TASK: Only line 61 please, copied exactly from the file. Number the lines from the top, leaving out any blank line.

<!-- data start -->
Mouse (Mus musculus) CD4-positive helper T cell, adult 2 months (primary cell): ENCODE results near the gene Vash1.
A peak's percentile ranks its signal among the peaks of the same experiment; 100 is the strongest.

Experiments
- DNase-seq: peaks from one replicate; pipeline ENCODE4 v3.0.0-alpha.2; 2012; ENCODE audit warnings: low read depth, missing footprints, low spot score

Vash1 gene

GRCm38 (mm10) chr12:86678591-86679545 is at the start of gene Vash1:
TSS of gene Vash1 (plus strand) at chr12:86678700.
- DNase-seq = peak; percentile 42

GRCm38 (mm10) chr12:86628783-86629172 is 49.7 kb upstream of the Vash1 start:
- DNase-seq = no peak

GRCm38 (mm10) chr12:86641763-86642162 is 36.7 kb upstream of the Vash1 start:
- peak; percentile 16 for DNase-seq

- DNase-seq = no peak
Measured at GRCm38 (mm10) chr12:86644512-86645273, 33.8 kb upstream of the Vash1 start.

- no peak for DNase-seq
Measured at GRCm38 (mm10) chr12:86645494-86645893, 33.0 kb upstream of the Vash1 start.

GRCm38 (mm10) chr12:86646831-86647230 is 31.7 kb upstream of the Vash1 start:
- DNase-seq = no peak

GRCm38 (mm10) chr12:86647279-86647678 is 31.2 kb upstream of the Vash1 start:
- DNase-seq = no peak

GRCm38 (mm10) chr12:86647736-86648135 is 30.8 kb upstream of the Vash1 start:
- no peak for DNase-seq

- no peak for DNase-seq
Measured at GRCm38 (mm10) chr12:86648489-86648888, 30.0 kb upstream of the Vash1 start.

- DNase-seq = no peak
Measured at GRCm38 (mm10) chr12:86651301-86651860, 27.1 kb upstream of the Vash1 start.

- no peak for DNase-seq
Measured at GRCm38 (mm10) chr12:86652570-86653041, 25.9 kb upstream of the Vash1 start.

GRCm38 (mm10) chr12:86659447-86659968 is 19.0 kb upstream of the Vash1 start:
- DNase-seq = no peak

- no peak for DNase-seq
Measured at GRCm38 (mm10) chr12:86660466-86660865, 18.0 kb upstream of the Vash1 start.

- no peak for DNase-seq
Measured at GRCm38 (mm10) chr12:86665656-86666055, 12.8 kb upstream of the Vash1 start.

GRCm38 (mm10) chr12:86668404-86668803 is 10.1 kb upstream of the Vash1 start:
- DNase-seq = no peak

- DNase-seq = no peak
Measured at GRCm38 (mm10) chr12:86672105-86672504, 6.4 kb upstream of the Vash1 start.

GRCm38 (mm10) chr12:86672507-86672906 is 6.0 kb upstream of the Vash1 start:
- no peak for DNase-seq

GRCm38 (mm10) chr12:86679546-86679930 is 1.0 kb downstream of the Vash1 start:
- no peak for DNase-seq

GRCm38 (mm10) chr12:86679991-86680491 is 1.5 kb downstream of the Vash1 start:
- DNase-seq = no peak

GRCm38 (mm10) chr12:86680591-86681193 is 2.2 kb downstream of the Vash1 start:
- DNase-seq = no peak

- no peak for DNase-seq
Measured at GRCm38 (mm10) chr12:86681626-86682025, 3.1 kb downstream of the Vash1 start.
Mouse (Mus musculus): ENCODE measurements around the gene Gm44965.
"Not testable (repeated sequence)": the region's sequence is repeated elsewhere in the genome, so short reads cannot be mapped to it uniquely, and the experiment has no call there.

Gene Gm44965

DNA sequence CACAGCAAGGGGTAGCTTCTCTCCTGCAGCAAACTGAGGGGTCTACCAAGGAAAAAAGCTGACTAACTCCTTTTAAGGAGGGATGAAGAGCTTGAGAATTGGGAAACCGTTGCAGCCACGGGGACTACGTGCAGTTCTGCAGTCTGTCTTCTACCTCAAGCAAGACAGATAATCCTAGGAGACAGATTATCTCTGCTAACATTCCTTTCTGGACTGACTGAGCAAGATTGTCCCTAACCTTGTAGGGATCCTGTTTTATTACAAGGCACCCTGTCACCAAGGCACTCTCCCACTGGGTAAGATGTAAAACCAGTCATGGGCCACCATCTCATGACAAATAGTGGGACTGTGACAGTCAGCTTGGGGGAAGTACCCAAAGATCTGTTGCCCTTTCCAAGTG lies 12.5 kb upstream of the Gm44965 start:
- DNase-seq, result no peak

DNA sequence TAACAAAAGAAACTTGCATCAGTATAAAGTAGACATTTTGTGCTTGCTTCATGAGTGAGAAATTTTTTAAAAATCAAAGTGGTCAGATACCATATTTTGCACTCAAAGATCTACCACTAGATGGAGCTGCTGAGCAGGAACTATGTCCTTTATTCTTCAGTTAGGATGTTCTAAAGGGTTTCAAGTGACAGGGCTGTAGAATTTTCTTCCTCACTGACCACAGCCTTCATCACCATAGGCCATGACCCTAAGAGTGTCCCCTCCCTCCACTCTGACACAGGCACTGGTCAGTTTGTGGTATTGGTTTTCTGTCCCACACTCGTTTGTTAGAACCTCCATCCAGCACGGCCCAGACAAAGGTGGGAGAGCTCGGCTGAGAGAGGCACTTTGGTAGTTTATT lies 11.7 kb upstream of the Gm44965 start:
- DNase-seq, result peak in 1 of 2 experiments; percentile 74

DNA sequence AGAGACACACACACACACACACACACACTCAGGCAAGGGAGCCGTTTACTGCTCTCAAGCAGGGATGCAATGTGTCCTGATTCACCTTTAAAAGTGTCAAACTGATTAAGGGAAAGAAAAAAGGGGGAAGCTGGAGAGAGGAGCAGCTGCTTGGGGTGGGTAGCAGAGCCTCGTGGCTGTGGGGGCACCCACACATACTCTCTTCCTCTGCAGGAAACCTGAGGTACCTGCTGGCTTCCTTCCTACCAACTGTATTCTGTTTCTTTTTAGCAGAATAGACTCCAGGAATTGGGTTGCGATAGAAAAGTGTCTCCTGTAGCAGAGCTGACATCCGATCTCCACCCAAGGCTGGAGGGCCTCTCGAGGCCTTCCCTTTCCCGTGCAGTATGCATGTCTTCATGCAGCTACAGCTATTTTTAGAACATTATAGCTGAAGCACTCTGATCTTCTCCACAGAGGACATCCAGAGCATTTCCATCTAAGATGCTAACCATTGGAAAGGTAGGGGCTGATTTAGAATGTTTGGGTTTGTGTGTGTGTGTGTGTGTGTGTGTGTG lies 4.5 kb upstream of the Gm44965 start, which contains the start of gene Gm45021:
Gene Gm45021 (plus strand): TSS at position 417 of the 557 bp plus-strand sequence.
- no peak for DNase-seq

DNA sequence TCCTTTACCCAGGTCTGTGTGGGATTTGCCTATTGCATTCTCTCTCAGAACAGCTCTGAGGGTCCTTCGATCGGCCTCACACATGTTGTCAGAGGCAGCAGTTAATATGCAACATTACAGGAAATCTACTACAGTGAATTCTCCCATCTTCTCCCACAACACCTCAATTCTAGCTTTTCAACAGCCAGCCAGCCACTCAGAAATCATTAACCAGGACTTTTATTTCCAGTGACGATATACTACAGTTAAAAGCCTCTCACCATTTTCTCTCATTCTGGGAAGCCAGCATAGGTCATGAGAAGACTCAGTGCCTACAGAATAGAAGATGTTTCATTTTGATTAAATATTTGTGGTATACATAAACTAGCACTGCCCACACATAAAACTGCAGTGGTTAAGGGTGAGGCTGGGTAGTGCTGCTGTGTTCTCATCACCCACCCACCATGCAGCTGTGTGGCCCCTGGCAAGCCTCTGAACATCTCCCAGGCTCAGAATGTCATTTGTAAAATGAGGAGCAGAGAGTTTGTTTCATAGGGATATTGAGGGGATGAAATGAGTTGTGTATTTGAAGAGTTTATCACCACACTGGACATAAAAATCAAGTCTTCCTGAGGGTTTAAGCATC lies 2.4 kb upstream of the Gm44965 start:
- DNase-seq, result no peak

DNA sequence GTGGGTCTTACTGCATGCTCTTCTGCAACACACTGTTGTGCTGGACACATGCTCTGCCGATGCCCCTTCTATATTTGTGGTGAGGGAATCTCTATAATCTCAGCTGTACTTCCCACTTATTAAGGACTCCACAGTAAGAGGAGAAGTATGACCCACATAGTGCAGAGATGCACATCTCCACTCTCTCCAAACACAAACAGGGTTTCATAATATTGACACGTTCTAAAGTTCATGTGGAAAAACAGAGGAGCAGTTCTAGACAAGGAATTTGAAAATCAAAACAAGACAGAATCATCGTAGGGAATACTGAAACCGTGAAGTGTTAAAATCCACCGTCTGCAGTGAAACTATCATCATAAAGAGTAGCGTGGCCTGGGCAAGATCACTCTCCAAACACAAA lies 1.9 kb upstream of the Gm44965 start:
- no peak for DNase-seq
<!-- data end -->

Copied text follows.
DNA sequence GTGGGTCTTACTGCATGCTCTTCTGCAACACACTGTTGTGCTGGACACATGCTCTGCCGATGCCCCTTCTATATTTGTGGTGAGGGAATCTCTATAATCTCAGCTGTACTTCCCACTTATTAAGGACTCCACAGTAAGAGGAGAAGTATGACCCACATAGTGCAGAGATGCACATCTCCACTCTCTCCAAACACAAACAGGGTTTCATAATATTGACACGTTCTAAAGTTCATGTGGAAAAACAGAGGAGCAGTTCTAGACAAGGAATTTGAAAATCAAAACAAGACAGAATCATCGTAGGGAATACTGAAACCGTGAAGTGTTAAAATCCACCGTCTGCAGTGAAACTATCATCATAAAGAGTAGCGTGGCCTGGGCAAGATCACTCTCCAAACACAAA lies 1.9 kb upstream of the Gm44965 start: